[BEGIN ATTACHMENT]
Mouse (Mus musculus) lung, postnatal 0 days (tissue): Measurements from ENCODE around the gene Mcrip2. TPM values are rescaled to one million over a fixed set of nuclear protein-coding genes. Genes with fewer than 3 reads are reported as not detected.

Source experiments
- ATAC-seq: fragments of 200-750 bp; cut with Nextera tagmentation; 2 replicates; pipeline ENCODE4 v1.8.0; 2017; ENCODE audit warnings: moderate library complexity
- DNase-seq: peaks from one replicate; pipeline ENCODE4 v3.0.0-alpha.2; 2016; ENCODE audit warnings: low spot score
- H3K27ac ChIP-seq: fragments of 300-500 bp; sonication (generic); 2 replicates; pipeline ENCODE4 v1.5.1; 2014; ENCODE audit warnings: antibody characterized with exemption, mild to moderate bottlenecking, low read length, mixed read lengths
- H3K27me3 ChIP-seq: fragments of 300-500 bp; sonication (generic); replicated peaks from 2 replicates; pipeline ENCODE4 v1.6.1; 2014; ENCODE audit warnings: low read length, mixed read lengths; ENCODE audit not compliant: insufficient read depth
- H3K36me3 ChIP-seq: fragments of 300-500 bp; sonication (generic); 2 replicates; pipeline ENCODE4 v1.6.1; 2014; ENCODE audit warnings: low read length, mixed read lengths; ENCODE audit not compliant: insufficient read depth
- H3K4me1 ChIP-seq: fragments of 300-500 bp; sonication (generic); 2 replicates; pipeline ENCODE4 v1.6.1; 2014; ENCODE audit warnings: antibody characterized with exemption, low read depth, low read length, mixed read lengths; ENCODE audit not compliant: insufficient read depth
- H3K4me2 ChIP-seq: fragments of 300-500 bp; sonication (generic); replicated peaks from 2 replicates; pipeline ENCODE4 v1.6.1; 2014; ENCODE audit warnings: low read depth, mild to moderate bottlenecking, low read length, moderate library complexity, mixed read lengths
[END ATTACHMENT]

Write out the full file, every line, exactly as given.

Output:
Mouse (Mus musculus) lung, postnatal 0 days (tissue): Measurements from ENCODE around the gene Mcrip2. TPM values are rescaled to one million over a fixed set of nuclear protein-coding genes. Genes with fewer than 3 reads are reported as not detected.

Source experiments
- ATAC-seq: fragments of 200-750 bp; cut with Nextera tagmentation; 2 replicates; pipeline ENCODE4 v1.8.0; 2017; ENCODE audit warnings: moderate library complexity
- DNase-seq: peaks from one replicate; pipeline ENCODE4 v3.0.0-alpha.2; 2016; ENCODE audit warnings: low spot score
- H3K27ac ChIP-seq: fragments of 300-500 bp; sonication (generic); 2 replicates; pipeline ENCODE4 v1.5.1; 2014; ENCODE audit warnings: antibody characterized with exemption, mild to moderate bottlenecking, low read length, mixed read lengths
- H3K27me3 ChIP-seq: fragments of 300-500 bp; sonication (generic); replicated peaks from 2 replicates; pipeline ENCODE4 v1.6.1; 2014; ENCODE audit warnings: low read length, mixed read lengths; ENCODE audit not compliant: insufficient read depth
- H3K36me3 ChIP-seq: fragments of 300-500 bp; sonication (generic); 2 replicates; pipeline ENCODE4 v1.6.1; 2014; ENCODE audit warnings: low read length, mixed read lengths; ENCODE audit not compliant: insufficient read depth
- H3K4me1 ChIP-seq: fragments of 300-500 bp; sonication (generic); 2 replicates; pipeline ENCODE4 v1.6.1; 2014; ENCODE audit warnings: antibody characterized with exemption, low read depth, low read length, mixed read lengths; ENCODE audit not compliant: insufficient read depth
- H3K4me2 ChIP-seq: fragments of 300-500 bp; sonication (generic); replicated peaks from 2 replicates; pipeline ENCODE4 v1.6.1; 2014; ENCODE audit warnings: low read depth, mild to moderate bottlenecking, low read length, moderate library complexity, mixed read lengths